Vocalist extraordinaire Lizz Wright told the audience at the Dakota Jazz Club Wednesday night that she is sensitive about sound. That meant she addressed a sound man in mid-song a few times and once even started a song over because a glitch in the sound bothered her.

Turns out that she’s also sensitive to light. At least light from a flashing photo device. When she was just about to croon the opening line of “First Time Ever I Saw Your Face,” someone tried to take a picture and Wright stopped everything and chided, with a mix of sternness and humor.

“You don’t need to do anything here in this room that you would not do with me alone in a room,” she said. “The song is intimate. It takes about six minutes.” Then she apologized for the sexual innuendo and delivered a graceful and gorgeous “First Time.”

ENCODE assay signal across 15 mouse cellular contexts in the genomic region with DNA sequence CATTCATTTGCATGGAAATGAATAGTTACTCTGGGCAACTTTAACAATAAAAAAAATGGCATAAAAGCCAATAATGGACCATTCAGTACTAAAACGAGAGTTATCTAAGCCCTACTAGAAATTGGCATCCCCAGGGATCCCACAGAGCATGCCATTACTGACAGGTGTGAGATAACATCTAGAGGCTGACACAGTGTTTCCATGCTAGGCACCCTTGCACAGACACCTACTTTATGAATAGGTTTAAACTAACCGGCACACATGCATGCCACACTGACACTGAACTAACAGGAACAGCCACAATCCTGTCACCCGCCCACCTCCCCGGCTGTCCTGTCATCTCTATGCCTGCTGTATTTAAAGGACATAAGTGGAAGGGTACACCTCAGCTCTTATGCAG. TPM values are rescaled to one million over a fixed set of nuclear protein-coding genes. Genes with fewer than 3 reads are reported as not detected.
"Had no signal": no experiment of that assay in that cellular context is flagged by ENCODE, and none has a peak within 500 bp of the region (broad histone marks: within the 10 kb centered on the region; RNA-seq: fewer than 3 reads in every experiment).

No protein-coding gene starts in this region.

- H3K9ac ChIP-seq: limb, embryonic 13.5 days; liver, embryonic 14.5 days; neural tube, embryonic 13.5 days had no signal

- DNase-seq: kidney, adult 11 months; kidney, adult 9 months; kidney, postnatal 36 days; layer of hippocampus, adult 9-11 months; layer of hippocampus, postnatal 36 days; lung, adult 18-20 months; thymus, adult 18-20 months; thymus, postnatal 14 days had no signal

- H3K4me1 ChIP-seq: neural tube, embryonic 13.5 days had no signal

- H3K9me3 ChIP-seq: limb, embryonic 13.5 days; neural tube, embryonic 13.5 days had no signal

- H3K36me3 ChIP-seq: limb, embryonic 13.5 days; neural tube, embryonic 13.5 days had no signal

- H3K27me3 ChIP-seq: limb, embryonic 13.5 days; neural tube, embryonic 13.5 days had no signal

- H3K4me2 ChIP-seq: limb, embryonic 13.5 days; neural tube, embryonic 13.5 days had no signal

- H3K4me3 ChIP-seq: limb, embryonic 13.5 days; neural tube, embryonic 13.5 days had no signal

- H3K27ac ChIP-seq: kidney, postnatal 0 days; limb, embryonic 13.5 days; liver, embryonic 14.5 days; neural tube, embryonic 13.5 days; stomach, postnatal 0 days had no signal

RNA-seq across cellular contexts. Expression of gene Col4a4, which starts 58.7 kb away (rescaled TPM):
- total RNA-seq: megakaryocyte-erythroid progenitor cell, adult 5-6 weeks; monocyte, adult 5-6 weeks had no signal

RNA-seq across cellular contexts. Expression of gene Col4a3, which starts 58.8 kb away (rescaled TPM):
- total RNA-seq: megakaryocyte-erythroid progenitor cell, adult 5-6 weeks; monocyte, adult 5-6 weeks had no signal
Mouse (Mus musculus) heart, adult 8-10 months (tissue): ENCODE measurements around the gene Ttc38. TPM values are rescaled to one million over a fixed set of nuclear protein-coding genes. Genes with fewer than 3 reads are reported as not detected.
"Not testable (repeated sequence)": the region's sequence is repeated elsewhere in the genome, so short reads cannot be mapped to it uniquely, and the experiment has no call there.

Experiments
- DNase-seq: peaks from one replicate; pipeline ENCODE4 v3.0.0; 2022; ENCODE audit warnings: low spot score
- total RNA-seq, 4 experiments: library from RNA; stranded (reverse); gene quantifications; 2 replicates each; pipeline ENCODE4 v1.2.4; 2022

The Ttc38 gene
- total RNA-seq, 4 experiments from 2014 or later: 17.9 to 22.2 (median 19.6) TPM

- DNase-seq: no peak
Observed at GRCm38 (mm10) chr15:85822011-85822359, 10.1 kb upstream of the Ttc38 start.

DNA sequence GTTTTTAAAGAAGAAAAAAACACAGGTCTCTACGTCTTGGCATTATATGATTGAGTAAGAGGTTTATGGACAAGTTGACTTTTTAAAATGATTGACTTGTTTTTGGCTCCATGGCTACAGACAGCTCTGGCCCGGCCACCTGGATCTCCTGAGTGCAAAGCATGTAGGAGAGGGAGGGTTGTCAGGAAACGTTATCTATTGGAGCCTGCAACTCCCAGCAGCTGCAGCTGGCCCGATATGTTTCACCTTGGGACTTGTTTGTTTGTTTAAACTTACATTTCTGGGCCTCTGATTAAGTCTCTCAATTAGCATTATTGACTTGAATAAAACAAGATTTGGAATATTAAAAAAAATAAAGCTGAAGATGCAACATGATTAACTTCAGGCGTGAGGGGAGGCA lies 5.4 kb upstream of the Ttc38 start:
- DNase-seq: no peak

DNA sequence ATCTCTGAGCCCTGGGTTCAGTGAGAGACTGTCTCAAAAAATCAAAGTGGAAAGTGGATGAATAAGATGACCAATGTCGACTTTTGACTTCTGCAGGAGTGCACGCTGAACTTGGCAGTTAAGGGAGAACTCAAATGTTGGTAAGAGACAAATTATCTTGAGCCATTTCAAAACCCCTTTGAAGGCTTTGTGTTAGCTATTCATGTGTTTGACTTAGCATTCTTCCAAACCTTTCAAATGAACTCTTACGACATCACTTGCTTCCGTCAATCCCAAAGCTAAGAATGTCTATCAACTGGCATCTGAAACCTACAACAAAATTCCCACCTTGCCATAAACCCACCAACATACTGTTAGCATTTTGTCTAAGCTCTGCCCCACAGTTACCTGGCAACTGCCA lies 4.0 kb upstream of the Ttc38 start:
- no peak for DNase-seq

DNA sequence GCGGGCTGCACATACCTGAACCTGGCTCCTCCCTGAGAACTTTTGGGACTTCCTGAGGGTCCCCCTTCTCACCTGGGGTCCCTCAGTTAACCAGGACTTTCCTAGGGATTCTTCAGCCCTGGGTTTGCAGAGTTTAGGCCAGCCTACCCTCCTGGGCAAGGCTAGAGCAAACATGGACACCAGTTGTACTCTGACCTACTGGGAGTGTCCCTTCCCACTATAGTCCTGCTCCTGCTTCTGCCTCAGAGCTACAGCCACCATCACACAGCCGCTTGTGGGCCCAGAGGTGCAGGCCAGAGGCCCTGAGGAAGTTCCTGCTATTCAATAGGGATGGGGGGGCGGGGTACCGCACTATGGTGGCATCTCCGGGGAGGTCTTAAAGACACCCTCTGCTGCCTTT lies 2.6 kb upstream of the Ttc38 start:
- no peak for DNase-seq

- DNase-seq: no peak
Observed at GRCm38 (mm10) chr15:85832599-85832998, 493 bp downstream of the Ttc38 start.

When Wright, 35, was on, she was marvelous. But early on in her 100-minute performance, she and her four musicians didn’t seem to be in sync. The drummer was often too loud, the solos by the guitarist and organist did not seem logical extensions of Wright’s singing – they were too aggressive.

But Wright and her band finally found their groove on material from this month’s new album, “Freedom & Surrender.” “Freedom” was an organic 1970s-style soul tune devoid of instrumental solos and all about Wright’s vocals. “The New Game” found a nice Southern soul groove, with an organ passage that felt like tip of the hat to Booker T. “River Man” was an impressionistic blues that fit nicely with some of Wright’s impressionistic jazz pieces.

The rest of the set showcased the range of Wright’s smoky alto voice. She transformed Gladys Knight’s “Imagination” into a funk workout, unleashed some full-throated singing on the deep-down gospel-blues “Coming Home” and delivered an amazingly funky and soulful reading of “Amazing Grace,” ending with some deep-voiced testifying and a quick and surprising “ha-ha.” 

Sensitive sounds, indeed.

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